NOTHING SUBTERRANEAN ABOUT CELLAR’S QUALITY
Safe. Safe from the clamor of the world, the hustle and bustle, the hurly-burly and all that. Right down underground, in fact, in a dark, cozy, sound-absorbent vault of a room. You can just about sink down in one of the big banquettes and decide never to get up, at least not until you grow moss as these cave-like walls seem to have done.
This is the Cellar--a real cellar with real structural arches holding up the ceiling, as well as some cosmetic additions to make the place look carved out of living rock. It’s intended as a haven where life is kind and meat is tender and coat and tie are obligatory.
This is not a place where you go to experience the cutting edge of innovation, any more than you’d take an ocean cruise to study break dancing. The menu is conservative French/Continental, and if founder Louis Schnelli (who recently sold the place to a friend) is said to have gone to France to study nouvelle cuisine a few years back, I suspect the changes he wrought in the menu were unobtrusive. The kitchen may use less butter and flour than it once did, but the French/Continental effect is unaltered.
The new owner--Ernest Zingg, like Schnelli a Swiss--recently brought in a new chef who has worked at places like Lasserre in Paris and Ma Maison in Los Angeles. At least for the time being, he, too, is leaving the menu French/Continental. The only dish that seems different from its printed description is the sweetbreads, which come in demiglaze rather than the menu’s madeira cream sauce.
This is the sort of thing that goes on here: chicken liver mousse, faintly pink and sweet from port wine, imposingly served in a swan constructed of choux pastry and garnished with tart, chopped aspic and a dollop of celery root salad. Good plump snails, served rather simply in a little pot of butter, mushrooms and parsley. A seafood salad of big fresh shrimp and a lot of calamari (some baby octopus too, I’ll wager) comes with a mild cream dressing.
This last comes with a garnish of some sort of sprouts cuddled in radicchio leaves which pleases the eye without contributing much to the dish. This is an item that makes me think that unless chef Maupuy has radical changes planned for this menu, the Cellar is better off sticking to its tradition.
There’s a salade nouvelle (the waiters push it) that does not strike me as a very light-footed bit of innovation. It’s merely spinach salad with bacon and rice vinegar--scarcely a daring move--topped with two pieces of crab meat. I found it rather salty to boot.
Sticking with the old-fashioned dishes is safer. The roast duck is superb. It comes in an orange sauce saved from the usual cloying sweetness by the addition of lime juice, and the bird is really beautifully roasted. I don’t believe I’ve ever had duck skin with such a succulent, just-under-crisp texture.
Pheasant is also beautifully cooked and comes with a very nice raisin and orange liqueur sauce. I kind of wish they’d serve it on something other than wild rice, just for the sake of variety (the duck also comes on wild rice), but it certainly works well.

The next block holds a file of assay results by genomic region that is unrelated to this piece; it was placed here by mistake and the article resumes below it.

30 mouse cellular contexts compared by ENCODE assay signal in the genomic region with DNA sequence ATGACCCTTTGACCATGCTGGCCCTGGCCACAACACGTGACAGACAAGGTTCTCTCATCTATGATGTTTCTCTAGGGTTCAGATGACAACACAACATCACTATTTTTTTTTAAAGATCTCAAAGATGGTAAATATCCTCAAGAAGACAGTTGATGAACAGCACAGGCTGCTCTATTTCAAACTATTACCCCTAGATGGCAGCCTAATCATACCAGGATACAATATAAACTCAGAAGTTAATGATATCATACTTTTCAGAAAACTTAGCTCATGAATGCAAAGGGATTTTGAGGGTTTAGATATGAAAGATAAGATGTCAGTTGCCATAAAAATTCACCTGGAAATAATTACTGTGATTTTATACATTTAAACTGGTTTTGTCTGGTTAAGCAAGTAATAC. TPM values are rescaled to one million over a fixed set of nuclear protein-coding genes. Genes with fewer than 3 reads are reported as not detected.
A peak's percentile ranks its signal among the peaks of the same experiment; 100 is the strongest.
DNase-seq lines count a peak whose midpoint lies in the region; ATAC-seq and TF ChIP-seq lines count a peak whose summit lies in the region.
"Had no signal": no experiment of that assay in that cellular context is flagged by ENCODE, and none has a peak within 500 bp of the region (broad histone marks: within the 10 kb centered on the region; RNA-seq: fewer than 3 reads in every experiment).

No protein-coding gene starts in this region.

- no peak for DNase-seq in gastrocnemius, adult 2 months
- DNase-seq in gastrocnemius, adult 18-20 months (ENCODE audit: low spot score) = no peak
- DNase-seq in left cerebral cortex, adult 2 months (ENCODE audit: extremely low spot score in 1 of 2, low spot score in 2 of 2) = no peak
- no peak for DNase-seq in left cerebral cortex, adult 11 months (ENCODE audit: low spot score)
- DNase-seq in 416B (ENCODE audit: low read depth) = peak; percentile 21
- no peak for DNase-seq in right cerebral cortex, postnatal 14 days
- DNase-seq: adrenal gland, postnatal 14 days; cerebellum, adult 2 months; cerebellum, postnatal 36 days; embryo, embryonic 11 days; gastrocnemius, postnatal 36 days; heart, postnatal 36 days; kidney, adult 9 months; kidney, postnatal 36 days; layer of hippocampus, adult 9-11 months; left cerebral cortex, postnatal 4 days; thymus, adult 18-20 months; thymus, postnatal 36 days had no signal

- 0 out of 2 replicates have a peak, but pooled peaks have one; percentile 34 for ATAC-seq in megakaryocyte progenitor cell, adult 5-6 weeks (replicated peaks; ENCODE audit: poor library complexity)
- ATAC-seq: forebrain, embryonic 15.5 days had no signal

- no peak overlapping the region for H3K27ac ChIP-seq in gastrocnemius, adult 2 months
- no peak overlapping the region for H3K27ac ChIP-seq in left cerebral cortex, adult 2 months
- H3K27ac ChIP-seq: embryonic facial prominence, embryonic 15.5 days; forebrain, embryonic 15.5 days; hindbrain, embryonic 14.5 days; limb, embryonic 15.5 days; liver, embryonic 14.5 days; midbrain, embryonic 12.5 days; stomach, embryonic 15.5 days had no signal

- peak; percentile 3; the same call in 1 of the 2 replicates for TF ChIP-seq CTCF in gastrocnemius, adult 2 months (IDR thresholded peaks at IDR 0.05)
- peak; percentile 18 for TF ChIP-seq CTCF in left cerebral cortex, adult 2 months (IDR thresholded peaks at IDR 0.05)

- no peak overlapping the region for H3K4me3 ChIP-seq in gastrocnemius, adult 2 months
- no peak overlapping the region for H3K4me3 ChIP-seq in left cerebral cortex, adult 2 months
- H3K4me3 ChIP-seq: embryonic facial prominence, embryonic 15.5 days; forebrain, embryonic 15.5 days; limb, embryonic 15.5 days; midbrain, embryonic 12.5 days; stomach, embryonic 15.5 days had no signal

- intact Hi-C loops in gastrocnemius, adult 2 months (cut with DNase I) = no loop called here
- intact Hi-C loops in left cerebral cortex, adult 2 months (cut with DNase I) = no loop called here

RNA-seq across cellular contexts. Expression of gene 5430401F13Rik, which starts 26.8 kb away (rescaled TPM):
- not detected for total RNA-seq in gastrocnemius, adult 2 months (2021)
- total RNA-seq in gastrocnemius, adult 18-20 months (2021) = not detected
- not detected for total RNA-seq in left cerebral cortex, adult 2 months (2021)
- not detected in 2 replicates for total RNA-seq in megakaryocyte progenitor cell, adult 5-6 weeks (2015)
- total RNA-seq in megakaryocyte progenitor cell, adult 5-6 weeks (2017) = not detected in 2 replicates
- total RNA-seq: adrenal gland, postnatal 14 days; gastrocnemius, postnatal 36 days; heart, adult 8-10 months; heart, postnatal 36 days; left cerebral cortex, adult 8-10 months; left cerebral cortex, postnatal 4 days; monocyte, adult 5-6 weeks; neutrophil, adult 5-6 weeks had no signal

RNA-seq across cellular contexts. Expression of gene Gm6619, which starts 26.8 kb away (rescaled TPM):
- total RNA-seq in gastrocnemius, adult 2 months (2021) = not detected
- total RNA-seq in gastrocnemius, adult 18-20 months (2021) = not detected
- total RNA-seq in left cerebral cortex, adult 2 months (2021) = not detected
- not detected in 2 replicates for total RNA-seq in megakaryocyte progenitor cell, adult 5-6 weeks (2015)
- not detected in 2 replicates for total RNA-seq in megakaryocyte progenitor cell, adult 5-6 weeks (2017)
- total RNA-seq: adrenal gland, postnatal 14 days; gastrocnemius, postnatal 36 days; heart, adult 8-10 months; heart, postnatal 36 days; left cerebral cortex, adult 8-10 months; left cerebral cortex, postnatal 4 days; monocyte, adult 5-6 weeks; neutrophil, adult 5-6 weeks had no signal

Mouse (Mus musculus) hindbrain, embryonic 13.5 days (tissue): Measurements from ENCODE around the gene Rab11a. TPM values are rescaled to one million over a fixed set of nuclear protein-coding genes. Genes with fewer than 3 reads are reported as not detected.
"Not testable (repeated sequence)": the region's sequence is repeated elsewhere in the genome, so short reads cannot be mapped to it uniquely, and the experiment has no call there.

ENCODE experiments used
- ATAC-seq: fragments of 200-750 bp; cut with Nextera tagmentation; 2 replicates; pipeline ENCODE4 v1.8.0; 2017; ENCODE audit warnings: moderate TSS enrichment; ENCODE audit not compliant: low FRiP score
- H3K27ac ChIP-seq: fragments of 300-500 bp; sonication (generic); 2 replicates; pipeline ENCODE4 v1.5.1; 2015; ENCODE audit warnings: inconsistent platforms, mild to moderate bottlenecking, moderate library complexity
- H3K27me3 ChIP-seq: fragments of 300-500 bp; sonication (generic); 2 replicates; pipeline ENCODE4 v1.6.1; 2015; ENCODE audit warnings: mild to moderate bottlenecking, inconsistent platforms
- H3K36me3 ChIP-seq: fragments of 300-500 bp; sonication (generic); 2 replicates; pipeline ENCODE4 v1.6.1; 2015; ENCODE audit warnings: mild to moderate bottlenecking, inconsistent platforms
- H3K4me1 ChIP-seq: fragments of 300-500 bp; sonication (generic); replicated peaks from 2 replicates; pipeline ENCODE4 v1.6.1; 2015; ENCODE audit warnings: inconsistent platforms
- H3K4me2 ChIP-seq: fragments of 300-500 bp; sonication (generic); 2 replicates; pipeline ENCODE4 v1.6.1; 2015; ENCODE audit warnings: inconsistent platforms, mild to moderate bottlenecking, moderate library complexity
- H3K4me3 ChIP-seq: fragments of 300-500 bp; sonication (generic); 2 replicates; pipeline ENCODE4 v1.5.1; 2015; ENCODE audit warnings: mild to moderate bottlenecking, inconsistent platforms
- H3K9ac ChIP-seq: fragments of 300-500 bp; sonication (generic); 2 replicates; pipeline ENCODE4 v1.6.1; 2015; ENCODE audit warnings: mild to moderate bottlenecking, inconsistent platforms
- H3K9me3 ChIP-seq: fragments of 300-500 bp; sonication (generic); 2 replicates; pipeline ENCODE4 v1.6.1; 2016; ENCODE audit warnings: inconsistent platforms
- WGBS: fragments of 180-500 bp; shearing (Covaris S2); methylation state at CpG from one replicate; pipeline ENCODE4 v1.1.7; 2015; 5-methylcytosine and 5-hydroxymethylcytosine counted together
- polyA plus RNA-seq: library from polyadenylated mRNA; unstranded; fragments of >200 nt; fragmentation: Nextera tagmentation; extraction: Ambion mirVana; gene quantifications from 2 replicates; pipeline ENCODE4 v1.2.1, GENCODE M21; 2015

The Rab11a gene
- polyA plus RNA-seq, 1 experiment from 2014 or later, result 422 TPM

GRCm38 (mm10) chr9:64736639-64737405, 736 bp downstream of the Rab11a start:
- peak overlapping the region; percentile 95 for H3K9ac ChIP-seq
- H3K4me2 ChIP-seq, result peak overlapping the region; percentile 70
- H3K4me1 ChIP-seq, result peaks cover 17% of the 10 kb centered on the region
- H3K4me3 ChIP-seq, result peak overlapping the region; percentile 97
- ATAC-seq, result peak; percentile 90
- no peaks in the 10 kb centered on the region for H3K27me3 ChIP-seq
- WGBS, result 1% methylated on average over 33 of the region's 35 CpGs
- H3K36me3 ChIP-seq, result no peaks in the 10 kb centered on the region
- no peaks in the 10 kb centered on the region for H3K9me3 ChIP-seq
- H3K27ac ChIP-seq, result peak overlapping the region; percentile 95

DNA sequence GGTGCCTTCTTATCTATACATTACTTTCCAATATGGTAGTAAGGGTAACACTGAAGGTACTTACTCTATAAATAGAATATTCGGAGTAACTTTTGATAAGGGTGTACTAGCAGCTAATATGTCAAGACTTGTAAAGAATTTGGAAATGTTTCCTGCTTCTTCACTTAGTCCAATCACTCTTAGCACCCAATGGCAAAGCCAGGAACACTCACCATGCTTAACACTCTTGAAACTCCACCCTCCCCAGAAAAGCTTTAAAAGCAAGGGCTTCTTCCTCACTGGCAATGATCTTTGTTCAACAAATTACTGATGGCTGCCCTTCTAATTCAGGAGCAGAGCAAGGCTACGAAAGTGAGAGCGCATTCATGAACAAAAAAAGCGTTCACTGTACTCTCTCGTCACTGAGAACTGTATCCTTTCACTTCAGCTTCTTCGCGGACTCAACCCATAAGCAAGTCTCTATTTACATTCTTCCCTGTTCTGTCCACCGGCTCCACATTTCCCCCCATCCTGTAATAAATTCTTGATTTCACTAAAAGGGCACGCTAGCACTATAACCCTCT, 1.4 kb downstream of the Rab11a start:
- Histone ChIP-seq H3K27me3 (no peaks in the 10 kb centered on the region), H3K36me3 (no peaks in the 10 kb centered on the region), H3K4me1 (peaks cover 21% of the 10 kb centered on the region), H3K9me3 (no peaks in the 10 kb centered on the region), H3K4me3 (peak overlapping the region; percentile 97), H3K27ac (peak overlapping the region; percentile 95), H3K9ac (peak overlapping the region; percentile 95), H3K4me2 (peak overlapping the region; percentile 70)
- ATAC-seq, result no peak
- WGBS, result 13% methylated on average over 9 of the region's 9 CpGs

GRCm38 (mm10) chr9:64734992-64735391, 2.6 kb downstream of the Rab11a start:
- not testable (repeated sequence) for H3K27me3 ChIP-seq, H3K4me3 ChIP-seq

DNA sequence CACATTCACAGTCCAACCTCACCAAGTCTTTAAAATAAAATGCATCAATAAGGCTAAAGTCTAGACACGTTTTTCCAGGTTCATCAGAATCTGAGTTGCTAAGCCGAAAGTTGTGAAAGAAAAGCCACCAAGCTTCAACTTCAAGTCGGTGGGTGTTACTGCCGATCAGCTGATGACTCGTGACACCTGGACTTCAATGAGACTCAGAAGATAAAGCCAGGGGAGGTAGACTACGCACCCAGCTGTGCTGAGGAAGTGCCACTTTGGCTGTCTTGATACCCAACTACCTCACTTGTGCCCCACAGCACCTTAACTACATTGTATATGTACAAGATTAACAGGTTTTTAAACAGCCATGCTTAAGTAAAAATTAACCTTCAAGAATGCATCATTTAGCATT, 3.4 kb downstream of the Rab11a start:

When I go to restaurants of the Cellar’s persuasion, I constantly have to remind myself that there are a lot of people who don’t seem to share my taste for robust, highly differentiated tastes. They will, perhaps, go into ecstasies over two dishes that left me a little cold.
One is veal topped with apple slices in a cider and apple brandy sauce; the other is roast lamb filets with rosemary, served with severe simplicity in nothing but unreduced meat juices. To the people who like this kind of thing, both dishes will be triumphs of delicacy, but to me they are like a conversation with someone who never disagrees--particularly the lamb, which is so mild it scarcely tastes like lamb at all.
Entrees tend to come with simple, artful garnishes of vegetables. One night, a waiter told me that a mound of thin strips of vegetables was ratatouille, that Provencal dish of tomatoes, peppers and eggplant; it seemed to me mostly zucchini with only the faintest pink trace of tomato in it.
Another night there was a fairly vivid ratatouille, strong on the tomatoes but the waiter didn’t know whether this was ratatouille. Perhaps the new chef is asserting himself gradually.
Desserts are not terribly numerous but very good. There’s often a huge napoleon--a good three inches high, most of that being a white chocolate filling with strawberries--and one night the fruit tart turned out to be a nice-textured version of tarte tatin, that French way of serving baked apples on top of a crust.
It ought to be noted that the wine list here is very shrewdly selected, with more California and fewer European wines than I had expected, the latter in a decently wide price range.
Appetizers run $4.50 to $11.95, entrees $18.50 to $24. The seafood part of the menu includes some items listed without prices, but this is not necessarily a fast track to bankruptcy; one night the Norwegian salmon with dill turned out to be the lowest-priced item on the menu.
THE CELLAR 305 N. Harbor Blvd. (in the Plaza at Villa del Sol), Fullerton
Open for dinner Tuesday through Saturday. All major credit cards accepted.